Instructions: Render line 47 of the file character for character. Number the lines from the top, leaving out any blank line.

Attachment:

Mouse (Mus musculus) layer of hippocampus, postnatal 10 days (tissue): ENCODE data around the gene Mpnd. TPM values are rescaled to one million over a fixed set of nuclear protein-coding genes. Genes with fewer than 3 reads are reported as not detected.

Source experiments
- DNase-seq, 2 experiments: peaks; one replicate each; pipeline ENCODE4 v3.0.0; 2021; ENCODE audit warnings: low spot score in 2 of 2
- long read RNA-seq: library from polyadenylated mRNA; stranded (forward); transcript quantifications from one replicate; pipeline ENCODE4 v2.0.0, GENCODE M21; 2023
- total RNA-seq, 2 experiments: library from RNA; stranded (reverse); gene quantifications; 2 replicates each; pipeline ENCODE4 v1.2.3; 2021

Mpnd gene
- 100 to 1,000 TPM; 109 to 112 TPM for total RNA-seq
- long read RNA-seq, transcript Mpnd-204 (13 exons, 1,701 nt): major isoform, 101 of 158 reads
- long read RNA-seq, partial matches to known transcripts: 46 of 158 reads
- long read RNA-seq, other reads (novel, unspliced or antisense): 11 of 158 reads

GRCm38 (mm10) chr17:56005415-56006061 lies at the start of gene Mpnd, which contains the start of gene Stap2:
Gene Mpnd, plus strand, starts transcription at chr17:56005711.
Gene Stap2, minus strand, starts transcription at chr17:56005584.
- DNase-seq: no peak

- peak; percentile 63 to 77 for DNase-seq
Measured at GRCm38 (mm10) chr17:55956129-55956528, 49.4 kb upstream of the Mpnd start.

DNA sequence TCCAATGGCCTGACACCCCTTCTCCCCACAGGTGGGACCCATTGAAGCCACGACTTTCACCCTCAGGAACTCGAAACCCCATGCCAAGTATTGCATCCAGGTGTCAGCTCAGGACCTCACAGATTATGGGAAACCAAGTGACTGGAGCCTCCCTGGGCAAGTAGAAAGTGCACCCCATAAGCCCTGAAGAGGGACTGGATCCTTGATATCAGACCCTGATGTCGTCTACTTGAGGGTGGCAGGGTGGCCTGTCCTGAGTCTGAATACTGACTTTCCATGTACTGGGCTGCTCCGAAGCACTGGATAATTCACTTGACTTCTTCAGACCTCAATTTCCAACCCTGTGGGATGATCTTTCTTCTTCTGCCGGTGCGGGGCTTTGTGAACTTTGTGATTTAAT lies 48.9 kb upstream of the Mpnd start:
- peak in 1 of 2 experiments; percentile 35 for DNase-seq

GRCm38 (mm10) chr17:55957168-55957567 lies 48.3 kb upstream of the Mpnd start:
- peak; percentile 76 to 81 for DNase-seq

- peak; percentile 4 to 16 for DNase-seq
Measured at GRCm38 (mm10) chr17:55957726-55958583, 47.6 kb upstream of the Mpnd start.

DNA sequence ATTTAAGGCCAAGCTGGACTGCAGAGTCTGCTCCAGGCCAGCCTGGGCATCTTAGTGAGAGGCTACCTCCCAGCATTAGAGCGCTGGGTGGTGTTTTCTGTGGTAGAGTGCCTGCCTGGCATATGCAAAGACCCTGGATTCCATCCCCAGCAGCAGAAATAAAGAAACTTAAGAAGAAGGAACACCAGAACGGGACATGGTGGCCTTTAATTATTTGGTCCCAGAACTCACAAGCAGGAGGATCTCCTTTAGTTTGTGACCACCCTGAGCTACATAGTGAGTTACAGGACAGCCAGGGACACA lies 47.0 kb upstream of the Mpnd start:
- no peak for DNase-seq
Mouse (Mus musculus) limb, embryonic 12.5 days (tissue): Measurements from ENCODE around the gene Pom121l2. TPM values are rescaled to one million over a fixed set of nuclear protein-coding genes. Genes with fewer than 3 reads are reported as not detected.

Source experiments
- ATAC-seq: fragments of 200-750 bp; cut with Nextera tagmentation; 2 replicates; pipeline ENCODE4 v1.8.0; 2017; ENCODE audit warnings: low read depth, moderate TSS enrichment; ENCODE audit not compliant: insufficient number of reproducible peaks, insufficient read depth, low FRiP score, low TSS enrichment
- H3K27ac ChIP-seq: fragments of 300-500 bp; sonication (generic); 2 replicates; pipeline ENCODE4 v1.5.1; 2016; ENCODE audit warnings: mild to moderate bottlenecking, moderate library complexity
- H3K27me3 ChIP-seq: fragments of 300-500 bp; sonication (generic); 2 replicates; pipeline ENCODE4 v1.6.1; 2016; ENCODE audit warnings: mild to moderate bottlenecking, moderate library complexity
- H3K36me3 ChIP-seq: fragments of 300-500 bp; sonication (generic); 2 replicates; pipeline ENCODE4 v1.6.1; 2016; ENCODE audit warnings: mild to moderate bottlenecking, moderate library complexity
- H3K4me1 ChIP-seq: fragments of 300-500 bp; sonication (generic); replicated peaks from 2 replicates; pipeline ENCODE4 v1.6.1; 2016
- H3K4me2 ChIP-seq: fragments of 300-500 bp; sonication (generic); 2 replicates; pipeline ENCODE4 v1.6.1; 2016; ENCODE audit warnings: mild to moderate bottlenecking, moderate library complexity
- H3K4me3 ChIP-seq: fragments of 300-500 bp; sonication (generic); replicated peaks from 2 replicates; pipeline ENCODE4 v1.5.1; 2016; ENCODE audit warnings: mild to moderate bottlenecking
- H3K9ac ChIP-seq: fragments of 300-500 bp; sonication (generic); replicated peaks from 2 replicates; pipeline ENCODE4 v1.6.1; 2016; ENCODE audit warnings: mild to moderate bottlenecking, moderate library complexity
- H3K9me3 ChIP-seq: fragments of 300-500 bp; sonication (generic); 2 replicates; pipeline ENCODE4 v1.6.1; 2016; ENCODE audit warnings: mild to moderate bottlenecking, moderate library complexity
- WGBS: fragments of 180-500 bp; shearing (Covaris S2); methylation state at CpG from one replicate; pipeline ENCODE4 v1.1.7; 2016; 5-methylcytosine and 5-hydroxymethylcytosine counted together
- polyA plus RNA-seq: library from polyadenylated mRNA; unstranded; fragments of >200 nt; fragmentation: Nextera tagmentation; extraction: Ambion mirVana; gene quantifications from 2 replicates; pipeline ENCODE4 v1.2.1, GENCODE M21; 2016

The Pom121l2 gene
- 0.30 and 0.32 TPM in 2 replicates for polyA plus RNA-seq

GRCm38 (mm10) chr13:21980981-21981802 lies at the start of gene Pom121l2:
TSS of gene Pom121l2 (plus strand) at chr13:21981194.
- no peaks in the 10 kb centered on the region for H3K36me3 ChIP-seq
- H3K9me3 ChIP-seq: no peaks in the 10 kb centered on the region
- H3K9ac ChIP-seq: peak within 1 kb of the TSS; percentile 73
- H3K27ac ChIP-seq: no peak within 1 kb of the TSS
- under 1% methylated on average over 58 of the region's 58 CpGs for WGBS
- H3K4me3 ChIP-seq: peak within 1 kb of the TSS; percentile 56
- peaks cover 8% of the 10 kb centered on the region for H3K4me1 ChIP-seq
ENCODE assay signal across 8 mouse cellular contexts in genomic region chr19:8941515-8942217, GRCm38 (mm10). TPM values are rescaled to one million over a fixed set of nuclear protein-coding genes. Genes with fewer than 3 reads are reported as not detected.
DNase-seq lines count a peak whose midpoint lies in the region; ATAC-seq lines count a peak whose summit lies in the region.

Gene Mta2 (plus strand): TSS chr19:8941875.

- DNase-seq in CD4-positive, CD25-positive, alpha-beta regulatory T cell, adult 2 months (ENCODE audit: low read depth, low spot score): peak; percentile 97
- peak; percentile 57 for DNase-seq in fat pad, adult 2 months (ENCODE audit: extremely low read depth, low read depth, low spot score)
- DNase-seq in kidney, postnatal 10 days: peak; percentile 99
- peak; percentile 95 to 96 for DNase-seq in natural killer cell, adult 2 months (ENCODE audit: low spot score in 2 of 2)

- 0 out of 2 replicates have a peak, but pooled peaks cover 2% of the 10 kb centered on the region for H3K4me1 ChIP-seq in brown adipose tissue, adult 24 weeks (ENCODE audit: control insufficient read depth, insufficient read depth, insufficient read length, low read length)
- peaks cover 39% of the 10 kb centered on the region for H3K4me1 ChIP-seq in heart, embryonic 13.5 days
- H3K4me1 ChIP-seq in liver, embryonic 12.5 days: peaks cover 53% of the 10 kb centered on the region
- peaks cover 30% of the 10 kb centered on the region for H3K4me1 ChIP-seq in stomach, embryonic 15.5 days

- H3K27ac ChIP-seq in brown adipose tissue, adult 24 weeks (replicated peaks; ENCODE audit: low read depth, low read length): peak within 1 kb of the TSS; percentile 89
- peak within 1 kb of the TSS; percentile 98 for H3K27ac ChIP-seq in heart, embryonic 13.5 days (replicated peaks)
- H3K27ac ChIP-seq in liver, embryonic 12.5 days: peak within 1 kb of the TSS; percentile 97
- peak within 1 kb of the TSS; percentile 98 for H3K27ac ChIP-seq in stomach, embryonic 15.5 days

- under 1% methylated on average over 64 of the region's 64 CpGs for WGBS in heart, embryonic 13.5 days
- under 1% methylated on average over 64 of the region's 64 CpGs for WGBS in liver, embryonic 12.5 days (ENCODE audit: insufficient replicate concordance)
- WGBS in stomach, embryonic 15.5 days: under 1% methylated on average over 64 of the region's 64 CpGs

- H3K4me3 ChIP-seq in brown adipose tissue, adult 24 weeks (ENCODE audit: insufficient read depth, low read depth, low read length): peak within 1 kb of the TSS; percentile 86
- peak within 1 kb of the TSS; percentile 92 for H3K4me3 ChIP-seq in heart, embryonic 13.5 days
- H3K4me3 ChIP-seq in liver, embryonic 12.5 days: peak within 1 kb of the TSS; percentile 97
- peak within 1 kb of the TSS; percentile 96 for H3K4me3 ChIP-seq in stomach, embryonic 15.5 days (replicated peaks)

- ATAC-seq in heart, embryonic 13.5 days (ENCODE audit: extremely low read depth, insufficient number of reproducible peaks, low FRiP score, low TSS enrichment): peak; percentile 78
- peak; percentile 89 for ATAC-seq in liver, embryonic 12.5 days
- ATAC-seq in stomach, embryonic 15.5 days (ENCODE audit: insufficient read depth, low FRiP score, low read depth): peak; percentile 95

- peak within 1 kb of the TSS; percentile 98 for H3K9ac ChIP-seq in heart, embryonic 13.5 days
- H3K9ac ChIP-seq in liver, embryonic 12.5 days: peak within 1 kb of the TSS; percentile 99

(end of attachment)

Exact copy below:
- H3K4me3 ChIP-seq: peak within 1 kb of the TSS; percentile 56